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Modelling basalt weathering at elevated CO2 concentrations: implications for terminal to post-magmatic rifting in the Deccan Traps, Kachchh, India

By
Kaushik Mitra
Kaushik Mitra
Department of Geology & Geophysics, Indian Institute of Technology, Kharagpur 721 302, India
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Souvik Mitra
Souvik Mitra
Department of Geology & Geophysics, Indian Institute of Technology, Kharagpur 721 302, India
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Saibal Gupta
Saibal Gupta
Department of Geology & Geophysics, Indian Institute of Technology, Kharagpur 721 302, India
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Satadru Bhattacharya
Satadru Bhattacharya
Space Applications Centre, Indian Space Research Organization, Ahmedabad 380 015, India
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Prakash Chauhan
Prakash Chauhan
Space Applications Centre, Indian Space Research Organization, Ahmedabad 380 015, India
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Nirmala Jain
Nirmala Jain
Space Applications Centre, Indian Space Research Organization, Ahmedabad 380 015, India
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Published:
January 01, 2018

Abstract:

Deccan volcanism was synchronous with rifting along the west coast of India. Pre- and synmagmatic rifting has been widely reported in the Deccan Volcanic Province, but extension post-dating magmatism, and predating India–Eurasia collision, is less well known. A recent study in the Kachchh area of western India documented weathering of basalts to kaolinite at the base of Cenozoic rift basins, with rift flanks relatively less altered to smectites, and this was attributed to post-magmatic rifting. This study models basalt weathering under open- and closed-system conditions to simulate rainwater interacting with basalts either on topographical slopes (within rifts) or on flat-topped hills (flow tops). Both systems were modelled under pCO2 conditions ranging from low, present-day values to higher values more appropriate for the end-Cretaceous–early Paleocene time, after basalt emplacement. The results show that if pCO2 exceeded values of 10−2.5, basalts would be altered to kaolinite in both open and closed systems. Existing pCO2 estimates in the aftermath of Deccan volcanism fall below this value, implying that the differential basalt weathering was more likely to have been caused by terminal to post-magmatic rifting. This indicates that extensional tectonics along the Indian west coast in the Kachchh region continued even after cessation of Deccan volcanism.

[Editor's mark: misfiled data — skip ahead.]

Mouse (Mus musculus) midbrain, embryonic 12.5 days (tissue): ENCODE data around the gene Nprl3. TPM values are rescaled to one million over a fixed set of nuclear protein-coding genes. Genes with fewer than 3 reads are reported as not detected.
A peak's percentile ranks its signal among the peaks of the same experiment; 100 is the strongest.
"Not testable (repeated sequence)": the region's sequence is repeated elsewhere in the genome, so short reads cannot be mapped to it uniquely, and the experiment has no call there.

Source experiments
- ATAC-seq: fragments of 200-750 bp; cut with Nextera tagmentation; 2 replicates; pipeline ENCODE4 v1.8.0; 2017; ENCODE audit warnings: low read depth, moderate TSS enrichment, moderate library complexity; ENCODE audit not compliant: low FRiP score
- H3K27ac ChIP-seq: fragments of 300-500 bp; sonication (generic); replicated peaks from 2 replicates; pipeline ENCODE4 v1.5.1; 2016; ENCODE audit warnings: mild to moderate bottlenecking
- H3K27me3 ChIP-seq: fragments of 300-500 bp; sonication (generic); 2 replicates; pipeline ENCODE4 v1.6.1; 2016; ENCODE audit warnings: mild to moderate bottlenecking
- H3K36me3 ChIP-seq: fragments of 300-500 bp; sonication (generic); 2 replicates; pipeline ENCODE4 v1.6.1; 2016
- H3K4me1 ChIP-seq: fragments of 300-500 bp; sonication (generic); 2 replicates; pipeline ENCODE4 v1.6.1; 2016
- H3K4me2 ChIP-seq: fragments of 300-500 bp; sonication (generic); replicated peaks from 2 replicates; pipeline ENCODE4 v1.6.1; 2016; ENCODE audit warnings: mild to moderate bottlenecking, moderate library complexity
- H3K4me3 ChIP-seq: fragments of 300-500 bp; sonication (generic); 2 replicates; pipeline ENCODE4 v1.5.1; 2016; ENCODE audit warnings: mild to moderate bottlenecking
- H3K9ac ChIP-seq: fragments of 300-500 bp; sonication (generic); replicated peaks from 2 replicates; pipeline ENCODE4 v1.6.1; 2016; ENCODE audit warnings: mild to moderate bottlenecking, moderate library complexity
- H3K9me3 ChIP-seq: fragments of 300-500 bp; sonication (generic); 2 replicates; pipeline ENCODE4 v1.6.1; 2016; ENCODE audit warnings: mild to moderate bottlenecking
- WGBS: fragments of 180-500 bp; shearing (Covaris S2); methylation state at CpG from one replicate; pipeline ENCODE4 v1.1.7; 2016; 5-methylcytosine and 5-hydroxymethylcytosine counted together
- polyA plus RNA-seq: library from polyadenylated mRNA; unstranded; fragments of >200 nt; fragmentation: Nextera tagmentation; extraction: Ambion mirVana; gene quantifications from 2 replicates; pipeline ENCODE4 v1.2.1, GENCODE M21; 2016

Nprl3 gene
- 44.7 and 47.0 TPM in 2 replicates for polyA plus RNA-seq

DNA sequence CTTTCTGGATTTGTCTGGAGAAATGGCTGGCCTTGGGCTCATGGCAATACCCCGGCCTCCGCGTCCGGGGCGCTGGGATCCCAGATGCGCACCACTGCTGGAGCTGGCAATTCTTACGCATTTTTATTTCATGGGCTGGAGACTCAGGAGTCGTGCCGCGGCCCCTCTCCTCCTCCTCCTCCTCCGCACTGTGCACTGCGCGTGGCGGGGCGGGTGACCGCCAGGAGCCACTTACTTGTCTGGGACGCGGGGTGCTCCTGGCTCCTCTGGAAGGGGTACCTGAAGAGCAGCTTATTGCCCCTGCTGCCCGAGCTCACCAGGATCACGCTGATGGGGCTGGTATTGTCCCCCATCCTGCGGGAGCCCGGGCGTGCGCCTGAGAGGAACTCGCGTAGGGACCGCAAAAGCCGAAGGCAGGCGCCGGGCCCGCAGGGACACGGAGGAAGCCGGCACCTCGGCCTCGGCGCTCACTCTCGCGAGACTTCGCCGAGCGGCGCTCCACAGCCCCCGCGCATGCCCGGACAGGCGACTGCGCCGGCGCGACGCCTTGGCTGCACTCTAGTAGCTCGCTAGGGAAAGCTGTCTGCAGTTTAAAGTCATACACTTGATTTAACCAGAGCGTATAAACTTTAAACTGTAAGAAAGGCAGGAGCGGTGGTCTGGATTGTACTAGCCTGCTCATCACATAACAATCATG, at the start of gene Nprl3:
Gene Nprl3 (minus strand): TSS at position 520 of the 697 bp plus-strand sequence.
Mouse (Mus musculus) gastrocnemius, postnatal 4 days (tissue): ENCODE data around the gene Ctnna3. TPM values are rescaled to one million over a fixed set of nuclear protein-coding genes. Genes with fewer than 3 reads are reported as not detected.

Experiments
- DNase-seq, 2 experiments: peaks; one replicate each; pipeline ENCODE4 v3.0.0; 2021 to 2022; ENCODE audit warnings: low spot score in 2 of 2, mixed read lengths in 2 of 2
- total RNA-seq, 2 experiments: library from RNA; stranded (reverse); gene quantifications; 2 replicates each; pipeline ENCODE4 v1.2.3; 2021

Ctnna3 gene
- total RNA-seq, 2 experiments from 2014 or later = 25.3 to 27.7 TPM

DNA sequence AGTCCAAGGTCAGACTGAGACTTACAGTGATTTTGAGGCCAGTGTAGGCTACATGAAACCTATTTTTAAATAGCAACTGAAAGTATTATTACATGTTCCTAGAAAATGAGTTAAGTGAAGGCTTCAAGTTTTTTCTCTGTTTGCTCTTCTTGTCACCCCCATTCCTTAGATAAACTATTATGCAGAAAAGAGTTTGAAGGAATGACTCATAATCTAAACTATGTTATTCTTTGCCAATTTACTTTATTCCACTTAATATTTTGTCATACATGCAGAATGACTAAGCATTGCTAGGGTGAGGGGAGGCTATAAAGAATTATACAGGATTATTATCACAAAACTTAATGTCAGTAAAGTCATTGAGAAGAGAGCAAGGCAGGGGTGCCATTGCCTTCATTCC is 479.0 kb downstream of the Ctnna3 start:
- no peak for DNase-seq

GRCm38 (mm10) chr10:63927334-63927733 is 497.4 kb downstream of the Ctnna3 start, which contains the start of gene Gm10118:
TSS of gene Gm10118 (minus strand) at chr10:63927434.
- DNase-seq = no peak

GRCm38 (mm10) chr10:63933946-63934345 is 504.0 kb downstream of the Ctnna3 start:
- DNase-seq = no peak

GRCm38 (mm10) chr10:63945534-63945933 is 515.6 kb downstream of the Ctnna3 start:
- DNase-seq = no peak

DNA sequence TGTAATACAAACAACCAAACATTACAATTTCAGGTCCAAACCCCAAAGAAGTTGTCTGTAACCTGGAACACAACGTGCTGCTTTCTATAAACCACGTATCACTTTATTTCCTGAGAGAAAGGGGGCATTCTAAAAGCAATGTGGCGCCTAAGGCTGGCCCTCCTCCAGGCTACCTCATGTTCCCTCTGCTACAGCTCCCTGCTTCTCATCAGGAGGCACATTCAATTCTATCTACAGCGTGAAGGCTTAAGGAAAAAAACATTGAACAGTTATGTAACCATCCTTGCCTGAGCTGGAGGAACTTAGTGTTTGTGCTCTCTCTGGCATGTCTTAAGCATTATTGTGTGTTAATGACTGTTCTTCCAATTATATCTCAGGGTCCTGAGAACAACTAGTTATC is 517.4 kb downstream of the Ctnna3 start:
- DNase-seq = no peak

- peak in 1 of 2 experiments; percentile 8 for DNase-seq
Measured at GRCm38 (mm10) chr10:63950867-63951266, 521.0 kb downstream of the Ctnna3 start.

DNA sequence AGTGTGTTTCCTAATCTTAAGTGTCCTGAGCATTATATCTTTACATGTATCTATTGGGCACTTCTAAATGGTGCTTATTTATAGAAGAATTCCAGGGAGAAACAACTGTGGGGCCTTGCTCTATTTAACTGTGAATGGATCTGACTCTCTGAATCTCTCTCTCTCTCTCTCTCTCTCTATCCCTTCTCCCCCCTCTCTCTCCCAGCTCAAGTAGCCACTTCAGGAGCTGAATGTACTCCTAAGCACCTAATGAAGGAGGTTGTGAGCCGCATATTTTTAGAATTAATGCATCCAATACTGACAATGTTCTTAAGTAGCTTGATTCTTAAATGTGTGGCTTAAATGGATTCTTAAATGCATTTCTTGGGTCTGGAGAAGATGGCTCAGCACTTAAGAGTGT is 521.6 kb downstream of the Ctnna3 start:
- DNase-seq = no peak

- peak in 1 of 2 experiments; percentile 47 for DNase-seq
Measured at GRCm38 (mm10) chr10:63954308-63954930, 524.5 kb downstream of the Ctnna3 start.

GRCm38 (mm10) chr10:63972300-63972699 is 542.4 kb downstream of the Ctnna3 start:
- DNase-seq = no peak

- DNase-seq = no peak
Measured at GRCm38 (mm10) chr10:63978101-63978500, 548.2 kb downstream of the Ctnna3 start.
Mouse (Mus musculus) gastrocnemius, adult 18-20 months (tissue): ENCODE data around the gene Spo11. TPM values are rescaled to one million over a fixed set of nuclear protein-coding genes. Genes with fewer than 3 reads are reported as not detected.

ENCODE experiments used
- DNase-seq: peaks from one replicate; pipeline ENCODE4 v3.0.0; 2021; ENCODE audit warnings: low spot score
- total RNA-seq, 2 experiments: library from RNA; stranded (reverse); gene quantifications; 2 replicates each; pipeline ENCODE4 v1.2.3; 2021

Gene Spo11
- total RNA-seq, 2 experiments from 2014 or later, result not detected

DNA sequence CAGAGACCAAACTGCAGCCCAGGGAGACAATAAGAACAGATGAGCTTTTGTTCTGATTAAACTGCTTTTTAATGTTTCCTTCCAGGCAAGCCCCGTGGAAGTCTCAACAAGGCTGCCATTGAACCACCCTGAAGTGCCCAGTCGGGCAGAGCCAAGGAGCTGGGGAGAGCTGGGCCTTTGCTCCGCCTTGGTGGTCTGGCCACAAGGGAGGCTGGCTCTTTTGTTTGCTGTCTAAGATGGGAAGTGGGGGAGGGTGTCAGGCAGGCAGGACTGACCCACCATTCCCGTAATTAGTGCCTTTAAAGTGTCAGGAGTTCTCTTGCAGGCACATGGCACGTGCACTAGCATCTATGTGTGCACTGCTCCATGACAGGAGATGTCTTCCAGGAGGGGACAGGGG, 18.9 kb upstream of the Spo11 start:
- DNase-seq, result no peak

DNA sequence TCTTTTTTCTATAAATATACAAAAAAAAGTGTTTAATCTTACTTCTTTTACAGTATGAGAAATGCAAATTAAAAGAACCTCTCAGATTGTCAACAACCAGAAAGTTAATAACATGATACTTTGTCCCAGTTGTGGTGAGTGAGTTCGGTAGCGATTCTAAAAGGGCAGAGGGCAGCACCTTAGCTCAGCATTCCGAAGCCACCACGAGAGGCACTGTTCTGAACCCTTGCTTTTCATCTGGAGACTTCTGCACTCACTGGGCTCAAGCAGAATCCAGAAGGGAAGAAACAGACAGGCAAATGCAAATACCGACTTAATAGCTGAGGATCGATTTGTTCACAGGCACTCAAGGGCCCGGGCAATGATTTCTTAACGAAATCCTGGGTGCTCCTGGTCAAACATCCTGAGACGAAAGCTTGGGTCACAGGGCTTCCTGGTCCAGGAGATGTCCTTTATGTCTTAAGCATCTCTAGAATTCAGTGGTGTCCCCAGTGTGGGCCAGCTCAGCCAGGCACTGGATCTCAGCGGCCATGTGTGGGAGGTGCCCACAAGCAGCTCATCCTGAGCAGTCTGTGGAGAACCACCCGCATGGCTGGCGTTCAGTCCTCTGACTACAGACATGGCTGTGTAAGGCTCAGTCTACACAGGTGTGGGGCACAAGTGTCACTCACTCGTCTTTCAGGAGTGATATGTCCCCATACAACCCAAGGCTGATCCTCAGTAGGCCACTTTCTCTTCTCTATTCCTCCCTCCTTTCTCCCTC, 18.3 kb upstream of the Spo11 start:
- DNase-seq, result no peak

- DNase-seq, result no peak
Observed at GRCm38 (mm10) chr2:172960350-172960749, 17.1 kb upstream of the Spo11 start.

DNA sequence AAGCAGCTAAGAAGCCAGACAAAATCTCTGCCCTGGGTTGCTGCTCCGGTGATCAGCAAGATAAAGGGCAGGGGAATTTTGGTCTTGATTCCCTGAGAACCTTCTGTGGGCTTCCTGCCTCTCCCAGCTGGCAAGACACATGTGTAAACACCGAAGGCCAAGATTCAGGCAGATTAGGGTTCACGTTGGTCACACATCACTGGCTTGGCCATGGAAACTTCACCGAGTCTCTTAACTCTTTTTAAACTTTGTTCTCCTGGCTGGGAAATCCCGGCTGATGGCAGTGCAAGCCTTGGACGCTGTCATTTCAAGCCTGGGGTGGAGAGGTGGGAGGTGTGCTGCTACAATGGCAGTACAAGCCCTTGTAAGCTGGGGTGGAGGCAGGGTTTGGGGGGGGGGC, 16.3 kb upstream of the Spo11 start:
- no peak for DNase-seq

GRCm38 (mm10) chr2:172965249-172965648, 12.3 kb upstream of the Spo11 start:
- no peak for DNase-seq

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Geological Society, London, Special Publications

Large Igneous Provinces from Gondwana and Adjacent Regions

S. Sensarma
S. Sensarma
University of Lucknow, India
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B. C. Storey
B. C. Storey
University of Canterbury, New Zealand
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The Geological Society of London
Volume
463
ISBN electronic:
9781786203441
Publication date:
January 01, 2018

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